Mandatory Food Fight: Plant-Based vs. Beef Burgers
Ah, burgers. They’re a staple of the American diet. Those thick patties piled high with lettuce, tomato, pickles, ketchup, mustard, and anything else you can think of, stuffed between two plush buns, are the stuff of our food fantasies. Nothing hits the spot quite like a juicy burger.
But times, they are a-changin’. And so is the burger industry. While beef used to be the only option for a burger patty, followed by turkey and black bean options, now there are plant-based and meatless alternatives, like Impossible Burger and Beyond Burger, that boast similar burger craving-crushing qualities to beef, plus health and environmental benefits.
Does this mean our double-fisting days of cow meat are going by the wayside? Are plant-based burgers really all they’re cracked up to be? We delved into the culinary, nutritional, and environmental factors of both beef and plant-based burgers to answer the question, “Which burger is best?” for this edition of Mandatory Food Fight. What we concluded might surprise you…
Cover Photo: Enes Evren (Getty Images)
Beef burgers taste like, well, cooked cow. Plant-based burgers try to mimic the flavor, but eaters can generally tell them apart from the beef burgers in blind taste tests. That’s not necessarily a bad thing, just different. Whether you prefer the flavor of a beef or a plant-based burger might just depend on your mood.
Meat eaters and vegetarians alike say that beef and plant-based burgers are surprisingly similar in texture. Both types of burgers are juicy, grill well, and have a meaty mouthfeel. The Beyond Burger is even engineered to “bleed” like a beef burger, thanks to the addition of beet juice. But we gotta say, when push comes to shove, it’s the cow meat (with real blood) we want in our mouths.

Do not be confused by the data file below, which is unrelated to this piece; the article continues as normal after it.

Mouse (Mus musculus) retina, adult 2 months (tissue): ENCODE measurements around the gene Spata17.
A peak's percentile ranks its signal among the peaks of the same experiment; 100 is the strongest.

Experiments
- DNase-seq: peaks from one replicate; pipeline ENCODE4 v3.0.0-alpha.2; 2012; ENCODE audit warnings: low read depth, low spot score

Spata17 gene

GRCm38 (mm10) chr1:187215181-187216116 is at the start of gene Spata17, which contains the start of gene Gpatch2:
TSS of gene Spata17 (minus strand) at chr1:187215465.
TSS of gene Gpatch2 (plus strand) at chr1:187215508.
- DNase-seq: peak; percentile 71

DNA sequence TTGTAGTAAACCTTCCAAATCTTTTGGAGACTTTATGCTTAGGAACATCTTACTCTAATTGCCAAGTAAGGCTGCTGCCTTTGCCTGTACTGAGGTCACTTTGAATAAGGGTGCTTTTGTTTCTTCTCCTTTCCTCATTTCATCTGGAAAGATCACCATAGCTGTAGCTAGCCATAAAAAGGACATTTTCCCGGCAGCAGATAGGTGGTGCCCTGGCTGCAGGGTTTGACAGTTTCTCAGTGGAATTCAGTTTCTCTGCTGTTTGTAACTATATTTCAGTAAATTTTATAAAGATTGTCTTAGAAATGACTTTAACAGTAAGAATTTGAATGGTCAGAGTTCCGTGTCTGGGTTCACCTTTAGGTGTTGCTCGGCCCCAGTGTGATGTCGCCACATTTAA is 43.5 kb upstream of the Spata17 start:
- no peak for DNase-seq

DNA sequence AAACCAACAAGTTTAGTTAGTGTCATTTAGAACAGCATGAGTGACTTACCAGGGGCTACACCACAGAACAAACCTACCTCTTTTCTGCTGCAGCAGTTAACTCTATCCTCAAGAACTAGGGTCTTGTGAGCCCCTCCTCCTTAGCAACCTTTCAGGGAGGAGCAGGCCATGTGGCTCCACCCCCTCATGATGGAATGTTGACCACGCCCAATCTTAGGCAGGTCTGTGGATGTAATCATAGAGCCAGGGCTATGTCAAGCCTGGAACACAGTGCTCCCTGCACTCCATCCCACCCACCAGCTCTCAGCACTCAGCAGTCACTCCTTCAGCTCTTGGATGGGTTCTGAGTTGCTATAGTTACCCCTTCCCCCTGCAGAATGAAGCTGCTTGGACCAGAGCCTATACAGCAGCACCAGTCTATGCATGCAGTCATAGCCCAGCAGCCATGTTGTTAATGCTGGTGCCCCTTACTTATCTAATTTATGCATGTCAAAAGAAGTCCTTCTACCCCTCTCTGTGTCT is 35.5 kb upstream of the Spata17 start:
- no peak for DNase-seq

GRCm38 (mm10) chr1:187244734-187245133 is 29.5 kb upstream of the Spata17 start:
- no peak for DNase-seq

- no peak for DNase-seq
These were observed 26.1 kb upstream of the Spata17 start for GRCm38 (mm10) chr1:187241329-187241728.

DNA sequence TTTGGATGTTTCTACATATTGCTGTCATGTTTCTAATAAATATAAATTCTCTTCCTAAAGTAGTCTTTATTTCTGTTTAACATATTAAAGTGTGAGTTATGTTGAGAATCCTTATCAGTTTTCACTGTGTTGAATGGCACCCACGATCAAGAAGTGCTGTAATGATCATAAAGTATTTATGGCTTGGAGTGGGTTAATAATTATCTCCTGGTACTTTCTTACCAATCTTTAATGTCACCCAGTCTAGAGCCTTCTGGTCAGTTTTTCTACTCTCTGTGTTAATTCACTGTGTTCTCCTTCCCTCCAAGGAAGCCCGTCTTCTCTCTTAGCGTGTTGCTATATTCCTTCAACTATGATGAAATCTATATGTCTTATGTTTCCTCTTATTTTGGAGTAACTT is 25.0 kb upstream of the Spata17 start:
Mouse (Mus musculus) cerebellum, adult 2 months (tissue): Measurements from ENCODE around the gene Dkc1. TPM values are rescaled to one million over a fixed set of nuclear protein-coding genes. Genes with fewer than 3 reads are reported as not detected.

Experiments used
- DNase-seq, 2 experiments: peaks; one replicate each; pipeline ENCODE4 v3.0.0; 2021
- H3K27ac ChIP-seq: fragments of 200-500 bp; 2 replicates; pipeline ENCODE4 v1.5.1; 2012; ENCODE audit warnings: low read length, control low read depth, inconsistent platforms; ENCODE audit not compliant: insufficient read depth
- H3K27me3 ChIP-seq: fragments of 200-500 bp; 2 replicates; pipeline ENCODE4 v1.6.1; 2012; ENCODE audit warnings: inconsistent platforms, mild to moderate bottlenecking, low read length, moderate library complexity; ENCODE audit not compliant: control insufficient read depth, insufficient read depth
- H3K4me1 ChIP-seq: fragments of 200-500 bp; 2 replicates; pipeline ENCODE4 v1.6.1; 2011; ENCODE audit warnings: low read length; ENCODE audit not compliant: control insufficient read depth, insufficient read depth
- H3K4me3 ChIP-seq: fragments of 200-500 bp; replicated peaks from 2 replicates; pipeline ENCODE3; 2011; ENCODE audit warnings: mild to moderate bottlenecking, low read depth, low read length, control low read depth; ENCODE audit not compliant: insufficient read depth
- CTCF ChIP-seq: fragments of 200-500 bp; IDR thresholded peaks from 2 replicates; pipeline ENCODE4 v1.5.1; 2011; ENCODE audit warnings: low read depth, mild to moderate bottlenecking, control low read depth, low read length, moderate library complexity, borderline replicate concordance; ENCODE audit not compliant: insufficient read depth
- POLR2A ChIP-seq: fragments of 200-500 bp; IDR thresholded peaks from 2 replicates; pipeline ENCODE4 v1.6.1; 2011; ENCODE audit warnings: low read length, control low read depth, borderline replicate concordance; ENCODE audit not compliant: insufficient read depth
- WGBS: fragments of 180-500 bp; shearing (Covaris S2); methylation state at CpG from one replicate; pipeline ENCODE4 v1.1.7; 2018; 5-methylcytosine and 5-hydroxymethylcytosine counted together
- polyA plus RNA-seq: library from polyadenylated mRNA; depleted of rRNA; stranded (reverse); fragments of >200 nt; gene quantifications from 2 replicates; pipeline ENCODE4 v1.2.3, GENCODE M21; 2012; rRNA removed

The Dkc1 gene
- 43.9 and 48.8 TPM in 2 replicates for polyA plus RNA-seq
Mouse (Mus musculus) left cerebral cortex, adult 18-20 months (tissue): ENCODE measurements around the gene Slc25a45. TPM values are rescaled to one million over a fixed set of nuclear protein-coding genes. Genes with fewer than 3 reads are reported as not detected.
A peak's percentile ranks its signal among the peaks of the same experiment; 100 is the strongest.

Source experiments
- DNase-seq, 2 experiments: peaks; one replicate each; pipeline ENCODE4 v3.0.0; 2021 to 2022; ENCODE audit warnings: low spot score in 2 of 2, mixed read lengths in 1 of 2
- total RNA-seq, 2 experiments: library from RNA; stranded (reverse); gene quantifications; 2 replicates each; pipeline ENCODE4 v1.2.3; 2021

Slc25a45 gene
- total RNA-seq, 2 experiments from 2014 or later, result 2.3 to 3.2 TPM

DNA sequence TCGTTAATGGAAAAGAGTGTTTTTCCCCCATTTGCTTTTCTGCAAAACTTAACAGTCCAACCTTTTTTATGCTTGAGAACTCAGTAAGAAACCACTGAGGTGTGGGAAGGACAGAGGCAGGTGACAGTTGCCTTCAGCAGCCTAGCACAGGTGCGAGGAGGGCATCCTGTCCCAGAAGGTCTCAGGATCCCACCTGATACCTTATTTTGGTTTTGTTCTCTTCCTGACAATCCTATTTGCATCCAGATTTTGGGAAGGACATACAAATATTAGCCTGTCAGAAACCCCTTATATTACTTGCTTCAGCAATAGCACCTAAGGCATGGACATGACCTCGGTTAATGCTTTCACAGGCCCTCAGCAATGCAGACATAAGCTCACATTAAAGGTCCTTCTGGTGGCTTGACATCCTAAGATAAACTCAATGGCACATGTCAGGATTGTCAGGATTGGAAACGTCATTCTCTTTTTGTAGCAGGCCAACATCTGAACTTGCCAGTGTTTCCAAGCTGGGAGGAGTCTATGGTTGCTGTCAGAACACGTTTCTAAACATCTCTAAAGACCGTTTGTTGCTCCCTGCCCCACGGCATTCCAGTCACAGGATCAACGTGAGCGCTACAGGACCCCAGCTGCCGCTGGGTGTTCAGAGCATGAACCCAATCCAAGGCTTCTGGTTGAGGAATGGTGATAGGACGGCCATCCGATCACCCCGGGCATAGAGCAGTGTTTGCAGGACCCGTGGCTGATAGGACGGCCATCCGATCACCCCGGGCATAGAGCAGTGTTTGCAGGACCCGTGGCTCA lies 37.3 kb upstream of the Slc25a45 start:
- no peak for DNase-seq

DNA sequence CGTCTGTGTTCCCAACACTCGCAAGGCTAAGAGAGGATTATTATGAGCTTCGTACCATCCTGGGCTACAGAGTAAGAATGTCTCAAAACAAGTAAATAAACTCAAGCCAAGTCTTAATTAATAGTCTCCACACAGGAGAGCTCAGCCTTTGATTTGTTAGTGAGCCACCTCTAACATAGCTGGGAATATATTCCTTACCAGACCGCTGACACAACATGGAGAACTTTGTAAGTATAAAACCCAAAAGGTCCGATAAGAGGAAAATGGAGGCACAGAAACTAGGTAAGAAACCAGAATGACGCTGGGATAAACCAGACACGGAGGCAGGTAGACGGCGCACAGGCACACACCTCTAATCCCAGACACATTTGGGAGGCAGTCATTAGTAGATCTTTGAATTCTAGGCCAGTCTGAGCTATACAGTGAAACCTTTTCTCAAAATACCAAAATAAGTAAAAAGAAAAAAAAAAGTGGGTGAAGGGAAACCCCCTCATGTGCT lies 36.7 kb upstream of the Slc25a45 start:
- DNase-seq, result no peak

You’d think that a plant-based burger would be cheaper than beef (whose price just seems to keep rising and rising). After all, plant-based burgers are made from vegetables or beans or other non-meat ingredients. They should be less expensive, right? Wrong. Depending on where you live and how lean your beef is, you’re looking at about $6 for four 4-ounce ground-beef patties. Impossible Burgers and Beyond Burgers retail closer to $5 or $5.50 for two 4-four patties. In other words, plant-based burgers are almost twice as expensive as beef.
Beef burgers are everywhere. You could probably find one within a mile of wherever you are right now (if not closer). Plant-based burgers used to be a niche product. You used to have to hit up a vegetarian restaurant, go to a co-op, or live in California to find one. Now, products like Impossible Burger and Beyond Burger are ubiquitous in all kinds of grocery stores. Even fast-food restaurants have gotten on the plant-based burger bandwagon, offering their versions of the meatless patties. While plant-based burgers are on the rise, however, they still aren’t as readily available as beef burgers are.